Solar Storms Threaten Electrical Power Grid

Storms are brewing about 93 million miles away, and if one of them reaches Earth, it could knock out communications, scramble GPS and leave thousands without power for weeks to months.

It’s what's known as a solar storm, a flurry of charged particles that erupts from the sun. Under the right conditions, solar storms can create extra electrical currents in Earth's magnetosphere, the region around the planet controlled by our magnetic field.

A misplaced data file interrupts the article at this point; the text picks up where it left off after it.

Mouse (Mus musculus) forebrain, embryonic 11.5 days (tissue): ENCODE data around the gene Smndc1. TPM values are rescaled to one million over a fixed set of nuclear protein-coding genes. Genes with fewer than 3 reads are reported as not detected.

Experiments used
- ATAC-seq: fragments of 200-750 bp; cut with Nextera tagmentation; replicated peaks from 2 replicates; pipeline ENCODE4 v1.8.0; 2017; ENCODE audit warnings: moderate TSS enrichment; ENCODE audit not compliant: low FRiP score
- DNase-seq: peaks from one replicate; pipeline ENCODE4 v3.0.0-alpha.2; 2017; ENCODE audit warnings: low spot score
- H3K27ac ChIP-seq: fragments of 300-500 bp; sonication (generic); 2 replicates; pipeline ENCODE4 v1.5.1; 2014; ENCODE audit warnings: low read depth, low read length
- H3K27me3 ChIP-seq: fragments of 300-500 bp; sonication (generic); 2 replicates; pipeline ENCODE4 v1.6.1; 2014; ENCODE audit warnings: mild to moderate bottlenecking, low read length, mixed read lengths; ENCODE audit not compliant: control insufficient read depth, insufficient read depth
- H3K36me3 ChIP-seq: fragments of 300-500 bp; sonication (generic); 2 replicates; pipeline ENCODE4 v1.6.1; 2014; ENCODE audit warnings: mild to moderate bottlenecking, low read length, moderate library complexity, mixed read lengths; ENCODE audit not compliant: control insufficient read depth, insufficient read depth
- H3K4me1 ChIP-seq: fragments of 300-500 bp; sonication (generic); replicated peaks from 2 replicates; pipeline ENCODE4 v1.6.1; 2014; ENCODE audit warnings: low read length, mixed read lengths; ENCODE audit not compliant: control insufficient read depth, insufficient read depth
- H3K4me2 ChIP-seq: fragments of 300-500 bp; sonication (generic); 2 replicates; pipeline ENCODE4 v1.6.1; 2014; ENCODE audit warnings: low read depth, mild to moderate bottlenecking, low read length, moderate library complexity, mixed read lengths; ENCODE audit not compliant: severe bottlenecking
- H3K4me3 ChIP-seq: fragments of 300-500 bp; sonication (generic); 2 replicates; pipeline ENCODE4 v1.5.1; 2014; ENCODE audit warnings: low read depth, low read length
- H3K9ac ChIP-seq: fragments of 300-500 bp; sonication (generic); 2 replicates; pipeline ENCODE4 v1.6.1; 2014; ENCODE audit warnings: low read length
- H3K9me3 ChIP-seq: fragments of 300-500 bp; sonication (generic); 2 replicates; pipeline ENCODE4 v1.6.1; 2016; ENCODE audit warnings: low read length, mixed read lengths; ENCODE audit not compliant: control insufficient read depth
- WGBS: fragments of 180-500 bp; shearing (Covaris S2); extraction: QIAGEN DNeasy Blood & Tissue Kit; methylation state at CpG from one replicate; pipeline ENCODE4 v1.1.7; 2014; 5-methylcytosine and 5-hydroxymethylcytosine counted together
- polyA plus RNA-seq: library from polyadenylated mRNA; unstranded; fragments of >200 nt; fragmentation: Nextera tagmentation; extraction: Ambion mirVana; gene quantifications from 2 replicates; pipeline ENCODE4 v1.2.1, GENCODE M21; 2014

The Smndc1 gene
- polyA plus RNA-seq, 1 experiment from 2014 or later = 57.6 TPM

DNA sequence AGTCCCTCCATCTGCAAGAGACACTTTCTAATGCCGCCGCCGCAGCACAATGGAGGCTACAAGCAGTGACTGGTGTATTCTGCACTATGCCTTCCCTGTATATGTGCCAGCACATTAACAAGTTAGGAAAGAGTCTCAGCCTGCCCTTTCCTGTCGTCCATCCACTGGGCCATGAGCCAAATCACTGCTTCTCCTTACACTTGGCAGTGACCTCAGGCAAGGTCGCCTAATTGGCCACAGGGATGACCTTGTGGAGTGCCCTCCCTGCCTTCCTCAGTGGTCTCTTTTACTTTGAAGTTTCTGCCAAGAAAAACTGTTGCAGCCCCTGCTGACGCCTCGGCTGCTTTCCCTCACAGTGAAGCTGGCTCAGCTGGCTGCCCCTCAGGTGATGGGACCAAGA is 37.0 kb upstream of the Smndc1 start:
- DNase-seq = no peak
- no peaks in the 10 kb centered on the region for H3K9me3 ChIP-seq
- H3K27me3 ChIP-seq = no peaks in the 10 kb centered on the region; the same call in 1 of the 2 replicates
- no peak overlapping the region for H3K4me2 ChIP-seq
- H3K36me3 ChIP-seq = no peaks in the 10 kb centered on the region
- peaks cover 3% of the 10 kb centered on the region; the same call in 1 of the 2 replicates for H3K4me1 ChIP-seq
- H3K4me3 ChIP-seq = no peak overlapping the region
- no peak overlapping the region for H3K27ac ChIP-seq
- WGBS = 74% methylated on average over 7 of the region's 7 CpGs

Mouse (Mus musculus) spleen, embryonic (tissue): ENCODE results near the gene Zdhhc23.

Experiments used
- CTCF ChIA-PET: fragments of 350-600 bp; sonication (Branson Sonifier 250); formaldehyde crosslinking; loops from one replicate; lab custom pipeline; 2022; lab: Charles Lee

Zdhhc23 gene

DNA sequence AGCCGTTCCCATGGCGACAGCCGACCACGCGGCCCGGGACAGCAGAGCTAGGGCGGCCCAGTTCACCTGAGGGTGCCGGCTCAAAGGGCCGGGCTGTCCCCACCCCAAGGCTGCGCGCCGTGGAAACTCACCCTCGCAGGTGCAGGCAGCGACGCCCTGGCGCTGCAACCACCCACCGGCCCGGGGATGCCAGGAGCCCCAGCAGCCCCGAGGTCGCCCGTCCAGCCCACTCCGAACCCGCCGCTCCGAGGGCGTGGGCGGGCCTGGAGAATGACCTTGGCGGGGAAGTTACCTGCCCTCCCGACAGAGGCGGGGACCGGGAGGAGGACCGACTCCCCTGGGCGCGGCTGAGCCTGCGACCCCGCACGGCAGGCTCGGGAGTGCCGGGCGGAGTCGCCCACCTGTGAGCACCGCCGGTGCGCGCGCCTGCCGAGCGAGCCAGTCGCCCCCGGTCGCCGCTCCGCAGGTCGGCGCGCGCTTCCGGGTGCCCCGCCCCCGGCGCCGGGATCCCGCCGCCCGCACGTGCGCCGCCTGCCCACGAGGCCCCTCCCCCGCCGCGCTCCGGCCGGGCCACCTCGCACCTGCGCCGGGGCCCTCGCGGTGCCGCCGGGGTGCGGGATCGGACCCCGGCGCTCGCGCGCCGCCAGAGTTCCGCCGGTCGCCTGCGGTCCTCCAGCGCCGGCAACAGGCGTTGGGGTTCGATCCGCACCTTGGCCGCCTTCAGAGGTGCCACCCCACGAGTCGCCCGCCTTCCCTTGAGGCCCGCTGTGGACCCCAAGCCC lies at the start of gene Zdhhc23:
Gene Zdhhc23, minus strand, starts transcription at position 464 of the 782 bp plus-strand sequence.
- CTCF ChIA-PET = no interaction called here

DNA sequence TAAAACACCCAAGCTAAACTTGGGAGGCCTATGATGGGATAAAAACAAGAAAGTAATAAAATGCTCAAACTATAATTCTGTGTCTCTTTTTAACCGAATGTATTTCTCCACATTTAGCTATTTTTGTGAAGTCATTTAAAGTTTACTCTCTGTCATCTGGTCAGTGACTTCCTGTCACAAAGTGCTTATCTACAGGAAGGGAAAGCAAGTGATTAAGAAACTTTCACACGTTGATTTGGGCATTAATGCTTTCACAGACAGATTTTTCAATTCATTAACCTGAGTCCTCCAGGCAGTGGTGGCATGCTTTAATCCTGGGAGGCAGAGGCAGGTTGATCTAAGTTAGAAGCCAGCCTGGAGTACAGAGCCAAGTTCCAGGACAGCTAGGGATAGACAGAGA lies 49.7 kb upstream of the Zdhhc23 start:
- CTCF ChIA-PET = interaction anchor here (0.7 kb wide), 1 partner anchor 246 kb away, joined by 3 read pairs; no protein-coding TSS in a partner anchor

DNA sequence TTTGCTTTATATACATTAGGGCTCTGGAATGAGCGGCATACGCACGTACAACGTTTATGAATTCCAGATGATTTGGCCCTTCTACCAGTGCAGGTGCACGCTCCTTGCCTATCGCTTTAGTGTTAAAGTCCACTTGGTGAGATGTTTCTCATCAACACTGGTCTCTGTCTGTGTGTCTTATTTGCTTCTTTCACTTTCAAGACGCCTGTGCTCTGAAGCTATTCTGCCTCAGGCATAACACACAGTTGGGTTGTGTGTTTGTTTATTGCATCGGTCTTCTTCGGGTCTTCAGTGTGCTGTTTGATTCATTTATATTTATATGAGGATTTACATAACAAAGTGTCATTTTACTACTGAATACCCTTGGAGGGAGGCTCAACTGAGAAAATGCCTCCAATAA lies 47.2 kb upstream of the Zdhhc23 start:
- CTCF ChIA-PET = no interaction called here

The electrical power grid is particularly vulnerable to these extra currents, which can infiltrate high-voltage transmission lines, causing transformers to overheat and possibly burn out.

Using the latest sun-watching satellites and computer models, scientists have been trying to improve solar storm predictions. At the same time, electricity operators are developing plans for how to respond to solar storm warnings and determine what the consequences for the grid might be in a worst-case scenario.

Learn more from National Geographic.

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